In the movies, the medic is always this mad bastard running in between tracers to get to the wounded on the battlefield. Um, no. That almost never happens. If you're lucky, you've got one medic for every twenty or so grunts. The surviving grunts tend to get really upset if said medic risks their ass unnecessarily. They'll bring the casualty to you, or let you know when it's relatively safe to go. Running out into enemy fire greatly increases the chance that everyone gets killed. Grunts are expendable. Medics are not, or at least not as expendable.
Speaking of expendable, the battlefield medic? Chances are, he's the FNG. Wouldn't be there if he couldn't do the job, but experienced medics are worth their weight in whatever precious metal you care to name. If the FNG gets his ass shot off it's still a loss, but you're not losing years of valuable experience with them. Once you get a couple of tours out on the sharp end under your belt, expect to spend most of your time away from the fighting.
All that experience you've gained is better used in places like field hospitals. Knowing how to keep someone alive when their body wants to die is a valuable skill, and one that frees up a lot of the surgical team's attention. Knowing how to do things like triage, recording vitals, post operation care, all of this helps out the doctors and the nurses, who are even more scarce than medics, and in turn helps save more lives.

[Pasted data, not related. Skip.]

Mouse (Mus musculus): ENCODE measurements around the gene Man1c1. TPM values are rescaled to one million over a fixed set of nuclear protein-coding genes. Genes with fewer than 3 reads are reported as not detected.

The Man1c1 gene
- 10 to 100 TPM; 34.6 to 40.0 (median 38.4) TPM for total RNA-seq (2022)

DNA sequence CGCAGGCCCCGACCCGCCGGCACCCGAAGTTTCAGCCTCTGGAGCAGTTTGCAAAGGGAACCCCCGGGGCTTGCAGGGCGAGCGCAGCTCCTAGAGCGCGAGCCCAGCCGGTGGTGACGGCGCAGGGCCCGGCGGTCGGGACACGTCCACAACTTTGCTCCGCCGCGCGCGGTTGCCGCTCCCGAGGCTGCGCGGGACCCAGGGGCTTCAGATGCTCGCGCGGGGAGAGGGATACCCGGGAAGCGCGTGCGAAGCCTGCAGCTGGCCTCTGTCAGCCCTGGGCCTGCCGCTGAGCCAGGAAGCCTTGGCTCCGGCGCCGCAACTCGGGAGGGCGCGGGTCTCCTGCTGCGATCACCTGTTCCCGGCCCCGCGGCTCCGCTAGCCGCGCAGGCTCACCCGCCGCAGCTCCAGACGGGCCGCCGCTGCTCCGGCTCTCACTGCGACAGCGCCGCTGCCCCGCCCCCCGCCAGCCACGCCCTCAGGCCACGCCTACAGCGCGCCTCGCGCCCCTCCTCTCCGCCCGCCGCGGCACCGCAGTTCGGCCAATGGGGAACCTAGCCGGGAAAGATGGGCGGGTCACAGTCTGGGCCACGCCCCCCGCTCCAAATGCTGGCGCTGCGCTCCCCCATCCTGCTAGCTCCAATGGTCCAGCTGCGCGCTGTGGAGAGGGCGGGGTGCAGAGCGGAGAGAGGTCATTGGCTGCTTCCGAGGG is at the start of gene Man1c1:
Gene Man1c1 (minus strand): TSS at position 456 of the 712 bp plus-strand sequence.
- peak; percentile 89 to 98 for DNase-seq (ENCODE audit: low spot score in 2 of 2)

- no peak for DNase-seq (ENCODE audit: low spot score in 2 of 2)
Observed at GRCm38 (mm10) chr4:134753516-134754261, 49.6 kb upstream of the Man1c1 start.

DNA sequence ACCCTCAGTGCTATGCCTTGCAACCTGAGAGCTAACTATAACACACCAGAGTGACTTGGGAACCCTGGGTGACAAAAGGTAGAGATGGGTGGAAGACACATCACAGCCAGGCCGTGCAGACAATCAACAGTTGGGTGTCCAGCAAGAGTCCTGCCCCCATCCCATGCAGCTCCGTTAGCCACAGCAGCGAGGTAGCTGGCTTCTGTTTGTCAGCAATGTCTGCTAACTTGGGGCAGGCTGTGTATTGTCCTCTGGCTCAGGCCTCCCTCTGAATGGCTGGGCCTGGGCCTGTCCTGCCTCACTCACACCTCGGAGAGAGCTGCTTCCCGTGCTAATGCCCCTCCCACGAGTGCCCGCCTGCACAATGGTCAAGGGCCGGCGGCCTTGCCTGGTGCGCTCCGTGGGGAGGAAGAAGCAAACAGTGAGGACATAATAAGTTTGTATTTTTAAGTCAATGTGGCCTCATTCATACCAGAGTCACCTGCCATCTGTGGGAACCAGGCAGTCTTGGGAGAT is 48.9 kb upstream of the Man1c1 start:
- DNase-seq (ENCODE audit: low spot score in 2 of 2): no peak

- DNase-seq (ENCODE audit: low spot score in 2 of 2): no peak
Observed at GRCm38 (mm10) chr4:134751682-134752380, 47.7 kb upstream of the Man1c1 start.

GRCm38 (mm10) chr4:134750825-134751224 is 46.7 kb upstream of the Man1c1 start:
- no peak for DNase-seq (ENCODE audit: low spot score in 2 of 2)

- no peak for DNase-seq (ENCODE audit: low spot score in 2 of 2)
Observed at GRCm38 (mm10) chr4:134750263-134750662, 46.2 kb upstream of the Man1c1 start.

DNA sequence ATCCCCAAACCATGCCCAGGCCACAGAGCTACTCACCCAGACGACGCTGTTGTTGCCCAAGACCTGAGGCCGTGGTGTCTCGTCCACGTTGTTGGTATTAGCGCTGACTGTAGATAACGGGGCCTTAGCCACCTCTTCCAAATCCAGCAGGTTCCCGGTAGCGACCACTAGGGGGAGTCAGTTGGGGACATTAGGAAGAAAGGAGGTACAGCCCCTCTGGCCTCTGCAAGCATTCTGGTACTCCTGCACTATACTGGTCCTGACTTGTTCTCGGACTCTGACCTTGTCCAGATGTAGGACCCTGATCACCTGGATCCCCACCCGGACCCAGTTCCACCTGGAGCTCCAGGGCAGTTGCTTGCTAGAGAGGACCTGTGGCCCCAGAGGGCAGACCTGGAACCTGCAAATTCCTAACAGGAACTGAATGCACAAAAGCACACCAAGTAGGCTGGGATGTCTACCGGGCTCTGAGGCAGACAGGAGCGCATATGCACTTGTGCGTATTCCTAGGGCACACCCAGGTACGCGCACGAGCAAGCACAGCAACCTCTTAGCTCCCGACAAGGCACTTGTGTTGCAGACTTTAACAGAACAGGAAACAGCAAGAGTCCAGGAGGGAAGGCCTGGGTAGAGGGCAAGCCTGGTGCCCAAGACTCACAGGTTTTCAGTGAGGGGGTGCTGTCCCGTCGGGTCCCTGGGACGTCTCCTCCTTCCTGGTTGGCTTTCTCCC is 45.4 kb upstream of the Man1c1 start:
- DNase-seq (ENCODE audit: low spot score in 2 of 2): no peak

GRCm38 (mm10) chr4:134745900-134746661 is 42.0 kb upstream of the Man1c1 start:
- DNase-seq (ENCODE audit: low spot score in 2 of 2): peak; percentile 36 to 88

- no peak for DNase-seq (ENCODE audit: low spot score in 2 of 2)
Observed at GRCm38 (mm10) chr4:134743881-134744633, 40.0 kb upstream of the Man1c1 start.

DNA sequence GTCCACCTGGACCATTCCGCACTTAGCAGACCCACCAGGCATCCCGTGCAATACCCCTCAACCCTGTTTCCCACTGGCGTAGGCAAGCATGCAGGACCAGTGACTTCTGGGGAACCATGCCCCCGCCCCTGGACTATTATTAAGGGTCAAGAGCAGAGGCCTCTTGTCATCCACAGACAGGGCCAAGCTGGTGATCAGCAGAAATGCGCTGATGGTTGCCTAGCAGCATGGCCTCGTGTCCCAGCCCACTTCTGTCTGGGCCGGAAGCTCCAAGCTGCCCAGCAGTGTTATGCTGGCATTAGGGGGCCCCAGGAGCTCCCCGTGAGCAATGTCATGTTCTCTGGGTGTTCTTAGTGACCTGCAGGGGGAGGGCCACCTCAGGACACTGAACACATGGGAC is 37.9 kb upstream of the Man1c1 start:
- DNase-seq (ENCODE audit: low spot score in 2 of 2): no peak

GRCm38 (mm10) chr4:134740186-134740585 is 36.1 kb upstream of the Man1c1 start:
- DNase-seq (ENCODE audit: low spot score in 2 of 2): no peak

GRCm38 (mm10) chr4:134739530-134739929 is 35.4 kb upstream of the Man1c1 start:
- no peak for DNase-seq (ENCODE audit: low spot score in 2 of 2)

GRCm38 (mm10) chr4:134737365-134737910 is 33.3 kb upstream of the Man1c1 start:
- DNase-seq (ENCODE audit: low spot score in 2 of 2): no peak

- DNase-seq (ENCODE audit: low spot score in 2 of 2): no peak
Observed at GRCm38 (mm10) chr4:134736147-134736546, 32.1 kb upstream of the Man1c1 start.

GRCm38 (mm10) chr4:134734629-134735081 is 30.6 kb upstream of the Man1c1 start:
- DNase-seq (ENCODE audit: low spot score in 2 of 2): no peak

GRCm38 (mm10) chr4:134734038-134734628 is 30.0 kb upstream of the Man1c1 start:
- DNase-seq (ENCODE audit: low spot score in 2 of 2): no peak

Or you get more training. Maybe you end up going to school to become a flight medic, and end up doing search and rescue. Maybe you get EMT certified, and ride around in ambulances. Hell, you could even end up teaching school. There's always a critical shortage of experienced instructors in medic school. I've done a couple of stints there myself, though I can't say I cared for it.
I've even known medics who went on to become doctors and nurses themselves, which leads me to my next point.
The best medic, on his best day, is no match for a properly trained doctor. The length of our school varies, but it's usually between six months to a year. In that time, we'll learn how to do just about anything and everything short of cracking open a skull to save a life. We'll also learn how to recognize and treat a handful of common but minor ailments, such as sprains, strains, colds, and yes, STDs. Over the years we'll pick up more skills as we go along, but that's the gist of it.
I don't have a clue about a good three quarters of what a family practice doctor handles on a daily basis. What I know about pharmacology, rheumatology, immunology, or whatever else doesn't extend beyond a very narrow band of applications directly related to my job. If you come to me with a bullet lodged in you, I can probably save your life. If you come to me with some mystery ailment or something, I'm gonna tell you to take Ibuprofen, drink water, and change your socks. If that doesn't work, here's hoping it's not fatal.
Speaking of fatal, here's another one for you: most battlefield deaths that aren't the result of massive trauma are preventable. Seriously. There are very few places where you can shoot someone and kill them instantly. There are a few more where they're more or less screwed if you don't shoot them right outside of an ER, but mostly? You've got time to save them. Maybe only minutes or seconds, but that's still time.
If you can stop the bleeding and prevent or treat tension pneumothorax, the vast majority of casualties can be saved.